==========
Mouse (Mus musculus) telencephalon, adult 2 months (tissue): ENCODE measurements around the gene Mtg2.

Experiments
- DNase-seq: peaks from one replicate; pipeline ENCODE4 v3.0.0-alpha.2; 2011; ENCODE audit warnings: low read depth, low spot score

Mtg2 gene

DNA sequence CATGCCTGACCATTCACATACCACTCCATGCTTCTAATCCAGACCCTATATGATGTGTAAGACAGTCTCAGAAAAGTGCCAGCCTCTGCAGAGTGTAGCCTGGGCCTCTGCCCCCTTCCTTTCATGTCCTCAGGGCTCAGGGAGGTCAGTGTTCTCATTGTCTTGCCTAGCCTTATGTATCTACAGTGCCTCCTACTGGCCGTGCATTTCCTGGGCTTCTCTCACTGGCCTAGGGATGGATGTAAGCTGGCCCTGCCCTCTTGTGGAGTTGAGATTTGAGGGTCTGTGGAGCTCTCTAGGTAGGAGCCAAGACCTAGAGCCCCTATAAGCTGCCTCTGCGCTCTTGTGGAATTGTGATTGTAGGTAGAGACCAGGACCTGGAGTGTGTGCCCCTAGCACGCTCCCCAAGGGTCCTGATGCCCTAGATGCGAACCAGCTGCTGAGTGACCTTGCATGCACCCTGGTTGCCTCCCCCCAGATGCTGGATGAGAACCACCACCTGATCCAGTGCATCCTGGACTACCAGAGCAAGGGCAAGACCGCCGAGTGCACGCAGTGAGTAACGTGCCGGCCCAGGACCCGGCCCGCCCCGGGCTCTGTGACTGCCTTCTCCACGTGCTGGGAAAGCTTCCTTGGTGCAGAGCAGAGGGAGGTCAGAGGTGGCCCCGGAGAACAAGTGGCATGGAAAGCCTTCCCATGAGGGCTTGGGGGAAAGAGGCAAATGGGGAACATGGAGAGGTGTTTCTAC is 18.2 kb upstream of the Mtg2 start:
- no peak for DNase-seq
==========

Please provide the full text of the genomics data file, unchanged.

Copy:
Mouse (Mus musculus) telencephalon, adult 2 months (tissue): ENCODE measurements around the gene Mtg2.

Experiments
- DNase-seq: peaks from one replicate; pipeline ENCODE4 v3.0.0-alpha.2; 2011; ENCODE audit warnings: low read depth, low spot score

Mtg2 gene

DNA sequence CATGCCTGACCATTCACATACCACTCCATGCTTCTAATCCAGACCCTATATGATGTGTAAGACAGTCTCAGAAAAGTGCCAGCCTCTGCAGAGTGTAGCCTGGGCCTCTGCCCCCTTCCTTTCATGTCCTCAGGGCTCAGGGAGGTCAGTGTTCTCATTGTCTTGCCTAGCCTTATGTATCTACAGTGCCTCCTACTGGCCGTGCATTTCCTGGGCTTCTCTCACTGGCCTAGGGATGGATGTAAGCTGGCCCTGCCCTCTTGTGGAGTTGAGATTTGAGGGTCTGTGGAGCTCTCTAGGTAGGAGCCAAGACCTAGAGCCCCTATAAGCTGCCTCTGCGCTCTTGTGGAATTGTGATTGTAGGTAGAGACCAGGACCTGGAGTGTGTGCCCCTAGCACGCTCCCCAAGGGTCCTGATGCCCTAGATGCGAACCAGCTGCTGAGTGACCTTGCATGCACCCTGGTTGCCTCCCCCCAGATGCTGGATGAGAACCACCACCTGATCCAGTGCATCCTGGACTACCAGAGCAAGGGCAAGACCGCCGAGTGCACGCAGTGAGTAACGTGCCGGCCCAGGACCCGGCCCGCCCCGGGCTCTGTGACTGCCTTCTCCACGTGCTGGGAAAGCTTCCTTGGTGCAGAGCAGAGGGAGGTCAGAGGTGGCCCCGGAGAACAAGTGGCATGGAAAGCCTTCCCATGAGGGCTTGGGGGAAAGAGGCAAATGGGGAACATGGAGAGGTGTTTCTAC is 18.2 kb upstream of the Mtg2 start:
- no peak for DNase-seq